Unlike Switzerland, where a visit to the key watchmaking areas will require a sightseeing tour across half the country, the main chorological heritage of Germany is located in one region. Well, sometimes greatness do come at a very modest size.
The tiny town by the name of Glashütte, located 30 kilometers south of Dresden, can rightfully be called the cradle of German watch industry. Even now its population barely exceeds 7000 inhabitants, but still this is where A. Lange & Söhne, Glashütte Original, Nomos, Moritz Grossmann, Tutima, Union Glashütte are created, and this is far from a complete list.When you’re in Saxony it’s probably best to start admiring local attractions with its capital – Dresden. Though the former glory of the so-called Florence on the Elbe was largely lost because of the Second World War, the restored historical center is still able to impress even the most sophisticated traveler. Here is the famous Old Masters Gallery with original paintings of Raphael, and the Opera House built upon the project by Gottfried Semper, where one can listen to one of the oldest orchestras in the world& And don’t forget to take a look at the monumental architecture of Hofkirche and the Palace of the Electors of Saxony. And be sure not to miss numerous boutiques of the most prestigious German brands – for local variety of pieces easily leaves behind even the biggest retailers around the globe.
Any local manufacture is particularly proud of its Teutonic origin. If asked, what makes their products better than the Swiss ones, any watchmaker would boldly answer: they make Swiss watches, we make German watches. The inscription Glashütte I/SA, with I/SA meaning ‘in Saxony’, proudly looks at you from any local dial. With a dozen of eponymous towns scattered across Germany, and the local companies tried to avoid confusion from the very beginning.The whole region basically owes its rich watchmaking traditions to one person – Ferdinand Adolph Lange. An apprentice and later son-in-law of Saxony court watchmaker Johann Christian Friedrich Gutkaes was destined to lay the foundation for the whole industry. Presenting a plan for employment the disadvantaged town residents to the Saxony officials, he received a substantial loan. And in 1845 Glashütte saw the opening of a new manufacture, known now as A. Lange & Söhne.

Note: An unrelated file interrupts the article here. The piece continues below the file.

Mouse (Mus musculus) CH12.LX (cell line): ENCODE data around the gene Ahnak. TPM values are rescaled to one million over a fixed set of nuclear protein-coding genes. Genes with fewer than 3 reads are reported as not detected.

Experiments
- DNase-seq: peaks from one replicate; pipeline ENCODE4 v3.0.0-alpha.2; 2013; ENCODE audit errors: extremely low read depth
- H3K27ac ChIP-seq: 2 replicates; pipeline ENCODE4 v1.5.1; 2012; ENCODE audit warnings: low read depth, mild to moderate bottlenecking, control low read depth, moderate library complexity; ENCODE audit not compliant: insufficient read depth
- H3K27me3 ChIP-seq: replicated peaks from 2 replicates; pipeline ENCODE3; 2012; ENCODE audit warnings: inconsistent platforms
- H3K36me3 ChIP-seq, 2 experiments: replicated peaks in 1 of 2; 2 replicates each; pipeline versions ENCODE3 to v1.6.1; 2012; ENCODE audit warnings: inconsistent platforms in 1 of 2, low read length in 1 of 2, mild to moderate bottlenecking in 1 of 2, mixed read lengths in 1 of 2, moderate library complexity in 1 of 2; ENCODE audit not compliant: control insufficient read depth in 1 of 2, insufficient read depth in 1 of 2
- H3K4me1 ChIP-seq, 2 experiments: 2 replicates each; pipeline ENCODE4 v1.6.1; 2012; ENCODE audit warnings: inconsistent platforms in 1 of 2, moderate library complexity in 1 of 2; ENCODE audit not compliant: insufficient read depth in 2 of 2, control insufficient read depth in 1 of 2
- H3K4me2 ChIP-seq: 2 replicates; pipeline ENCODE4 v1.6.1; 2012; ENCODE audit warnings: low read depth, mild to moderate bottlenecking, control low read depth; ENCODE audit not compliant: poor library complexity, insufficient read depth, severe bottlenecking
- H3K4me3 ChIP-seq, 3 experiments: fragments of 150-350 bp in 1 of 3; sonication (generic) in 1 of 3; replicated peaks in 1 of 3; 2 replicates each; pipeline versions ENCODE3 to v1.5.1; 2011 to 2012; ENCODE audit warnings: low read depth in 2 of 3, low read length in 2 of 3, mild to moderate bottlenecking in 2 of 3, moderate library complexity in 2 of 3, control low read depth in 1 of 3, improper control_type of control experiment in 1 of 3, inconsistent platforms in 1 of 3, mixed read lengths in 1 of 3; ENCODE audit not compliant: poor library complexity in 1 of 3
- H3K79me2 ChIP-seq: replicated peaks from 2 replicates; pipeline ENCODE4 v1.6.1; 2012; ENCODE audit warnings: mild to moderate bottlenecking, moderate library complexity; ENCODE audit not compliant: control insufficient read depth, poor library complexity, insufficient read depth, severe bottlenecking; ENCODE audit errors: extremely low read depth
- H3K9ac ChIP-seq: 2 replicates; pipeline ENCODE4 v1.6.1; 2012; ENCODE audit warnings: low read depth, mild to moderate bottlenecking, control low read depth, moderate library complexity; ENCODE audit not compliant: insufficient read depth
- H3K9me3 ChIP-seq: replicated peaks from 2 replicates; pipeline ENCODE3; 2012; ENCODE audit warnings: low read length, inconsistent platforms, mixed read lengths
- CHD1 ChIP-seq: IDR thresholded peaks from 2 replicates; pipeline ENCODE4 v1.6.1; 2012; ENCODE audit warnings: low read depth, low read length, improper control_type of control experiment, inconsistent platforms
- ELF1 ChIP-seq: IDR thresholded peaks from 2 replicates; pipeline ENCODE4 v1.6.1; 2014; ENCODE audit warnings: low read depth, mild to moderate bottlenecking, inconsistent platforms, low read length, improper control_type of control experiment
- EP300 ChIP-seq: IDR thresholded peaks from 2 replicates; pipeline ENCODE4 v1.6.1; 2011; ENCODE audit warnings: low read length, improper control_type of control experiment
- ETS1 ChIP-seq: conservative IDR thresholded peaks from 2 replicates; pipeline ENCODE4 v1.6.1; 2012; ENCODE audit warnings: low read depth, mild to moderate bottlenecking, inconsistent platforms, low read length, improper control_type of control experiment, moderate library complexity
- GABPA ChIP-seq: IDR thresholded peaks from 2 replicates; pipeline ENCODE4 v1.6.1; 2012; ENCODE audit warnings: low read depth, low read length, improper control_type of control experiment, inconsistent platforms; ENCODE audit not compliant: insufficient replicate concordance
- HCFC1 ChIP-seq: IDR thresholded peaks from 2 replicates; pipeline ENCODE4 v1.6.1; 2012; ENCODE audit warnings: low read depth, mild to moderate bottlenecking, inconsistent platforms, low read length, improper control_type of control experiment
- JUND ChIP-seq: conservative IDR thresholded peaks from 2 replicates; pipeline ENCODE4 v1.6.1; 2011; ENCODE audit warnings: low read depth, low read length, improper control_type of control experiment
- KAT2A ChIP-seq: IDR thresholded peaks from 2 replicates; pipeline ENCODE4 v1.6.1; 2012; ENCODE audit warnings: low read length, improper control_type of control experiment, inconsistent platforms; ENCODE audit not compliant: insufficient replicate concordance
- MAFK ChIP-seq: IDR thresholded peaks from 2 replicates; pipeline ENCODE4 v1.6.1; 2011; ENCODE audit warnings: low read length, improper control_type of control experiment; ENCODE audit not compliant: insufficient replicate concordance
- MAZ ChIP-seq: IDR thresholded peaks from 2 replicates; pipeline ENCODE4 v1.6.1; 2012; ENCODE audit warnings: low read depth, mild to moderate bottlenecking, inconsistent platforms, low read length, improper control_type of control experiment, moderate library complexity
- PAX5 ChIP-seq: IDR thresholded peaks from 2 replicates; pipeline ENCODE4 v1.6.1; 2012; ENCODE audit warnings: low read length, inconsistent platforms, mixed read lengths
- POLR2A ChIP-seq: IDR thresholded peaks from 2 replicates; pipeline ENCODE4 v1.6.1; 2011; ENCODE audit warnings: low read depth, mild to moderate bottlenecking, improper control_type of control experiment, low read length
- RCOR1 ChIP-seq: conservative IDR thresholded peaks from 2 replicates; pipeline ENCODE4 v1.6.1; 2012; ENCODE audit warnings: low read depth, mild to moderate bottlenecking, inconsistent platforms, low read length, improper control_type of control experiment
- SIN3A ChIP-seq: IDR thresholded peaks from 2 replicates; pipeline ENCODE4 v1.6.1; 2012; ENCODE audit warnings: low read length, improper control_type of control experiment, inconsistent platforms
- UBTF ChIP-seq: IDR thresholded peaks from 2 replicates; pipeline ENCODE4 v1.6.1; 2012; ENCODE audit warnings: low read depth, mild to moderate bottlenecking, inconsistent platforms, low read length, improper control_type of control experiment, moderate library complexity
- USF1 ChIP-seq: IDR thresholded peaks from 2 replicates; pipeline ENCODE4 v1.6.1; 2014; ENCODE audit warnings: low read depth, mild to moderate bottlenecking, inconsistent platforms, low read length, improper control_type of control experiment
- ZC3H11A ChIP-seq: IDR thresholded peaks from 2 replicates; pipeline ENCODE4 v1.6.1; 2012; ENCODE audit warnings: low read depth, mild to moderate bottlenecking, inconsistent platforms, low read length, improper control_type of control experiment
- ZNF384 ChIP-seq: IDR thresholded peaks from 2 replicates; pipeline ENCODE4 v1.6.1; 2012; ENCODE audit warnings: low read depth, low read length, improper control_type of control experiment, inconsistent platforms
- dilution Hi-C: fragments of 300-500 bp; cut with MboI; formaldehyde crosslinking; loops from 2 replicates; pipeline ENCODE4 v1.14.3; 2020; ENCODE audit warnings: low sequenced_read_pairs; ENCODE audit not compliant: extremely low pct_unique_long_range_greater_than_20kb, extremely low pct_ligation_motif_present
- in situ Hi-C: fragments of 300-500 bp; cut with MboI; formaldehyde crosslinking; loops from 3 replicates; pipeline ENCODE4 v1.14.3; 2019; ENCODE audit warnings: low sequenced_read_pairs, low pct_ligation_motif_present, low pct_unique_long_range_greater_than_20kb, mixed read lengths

The mining industry, formerly the main economic force of the region, was experiencing hard time. Locals desperately needed jobs, and Lange’s business literally became almost a city-forming enterprise. Hiring apprentices among former miners, he trained each a particular craft, so even leaving the manufacture they continued to cooperate with each other producing certain watch components. In a decade Glashütte has grown into a full-blown industry, which attracted artists from the nearby regiong, including such famous watchmakers as Julius Assmann, Adolf Schneider and Moritz Grossmann. Glashütte watches turned into a kind of a trademark, at least considering the number of fakes produced at all bordering territories, including Switzerland.
Glashütte is unlikely to impress you with size and fuss, but one cannot deny its natural charm of a small European town. Toy-like buildings, mountains stretched out around, and of course, lots of green. All major targets of a watch pilgrimage are actually located on the same street. If you are lucky enough, you can even witness how some of the world's leading watchmakers discuss the routine in a shared parking lot.By the way, the fundamental virtue of any modern manufacture – creating all the components in-house – has become the motto of local industrylong before the overall trend. When at the end of World War II the Allies nearly wiped Dresden off the face of the earth, Glashütte was also considerably damaged. The entire surrounding area later became the Soviet occupation zone, and the surviving enterprises were nationalized and merged into a single state company VEB Glashütter Uhrenbetriebe. For ideological reasons, the GDR could not fully cooperate with Switzerland, so the Germans had to produce all components and tools themselves. With the fall of the Berlin wall that rather bitter experience suddenly turned into a serious competitive advantage. And knowing all this, is hard not to think about the ups and downs of life in general. After all, what’s a good watch, if not a philosophy expressed through time?